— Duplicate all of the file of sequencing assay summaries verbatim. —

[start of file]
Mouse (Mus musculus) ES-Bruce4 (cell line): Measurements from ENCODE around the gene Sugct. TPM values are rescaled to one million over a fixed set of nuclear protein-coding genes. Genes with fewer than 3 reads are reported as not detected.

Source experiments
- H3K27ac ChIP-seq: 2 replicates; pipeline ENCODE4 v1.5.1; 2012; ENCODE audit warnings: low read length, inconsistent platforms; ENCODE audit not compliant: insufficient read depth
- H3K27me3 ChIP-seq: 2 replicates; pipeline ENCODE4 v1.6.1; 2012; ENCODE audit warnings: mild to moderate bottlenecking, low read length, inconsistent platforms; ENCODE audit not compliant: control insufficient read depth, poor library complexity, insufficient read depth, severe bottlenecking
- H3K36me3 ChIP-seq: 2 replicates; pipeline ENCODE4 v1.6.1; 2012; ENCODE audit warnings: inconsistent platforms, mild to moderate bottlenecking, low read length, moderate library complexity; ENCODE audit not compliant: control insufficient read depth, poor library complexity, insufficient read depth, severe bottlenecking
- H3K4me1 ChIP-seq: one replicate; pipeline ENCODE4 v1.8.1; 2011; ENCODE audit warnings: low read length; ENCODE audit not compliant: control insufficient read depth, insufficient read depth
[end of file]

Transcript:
Mouse (Mus musculus) ES-Bruce4 (cell line): Measurements from ENCODE around the gene Sugct. TPM values are rescaled to one million over a fixed set of nuclear protein-coding genes. Genes with fewer than 3 reads are reported as not detected.

Source experiments
- H3K27ac ChIP-seq: 2 replicates; pipeline ENCODE4 v1.5.1; 2012; ENCODE audit warnings: low read length, inconsistent platforms; ENCODE audit not compliant: insufficient read depth
- H3K27me3 ChIP-seq: 2 replicates; pipeline ENCODE4 v1.6.1; 2012; ENCODE audit warnings: mild to moderate bottlenecking, low read length, inconsistent platforms; ENCODE audit not compliant: control insufficient read depth, poor library complexity, insufficient read depth, severe bottlenecking
- H3K36me3 ChIP-seq: 2 replicates; pipeline ENCODE4 v1.6.1; 2012; ENCODE audit warnings: inconsistent platforms, mild to moderate bottlenecking, low read length, moderate library complexity; ENCODE audit not compliant: control insufficient read depth, poor library complexity, insufficient read depth, severe bottlenecking
- H3K4me1 ChIP-seq: one replicate; pipeline ENCODE4 v1.8.1; 2011; ENCODE audit warnings: low read length; ENCODE audit not compliant: control insufficient read depth, insufficient read depth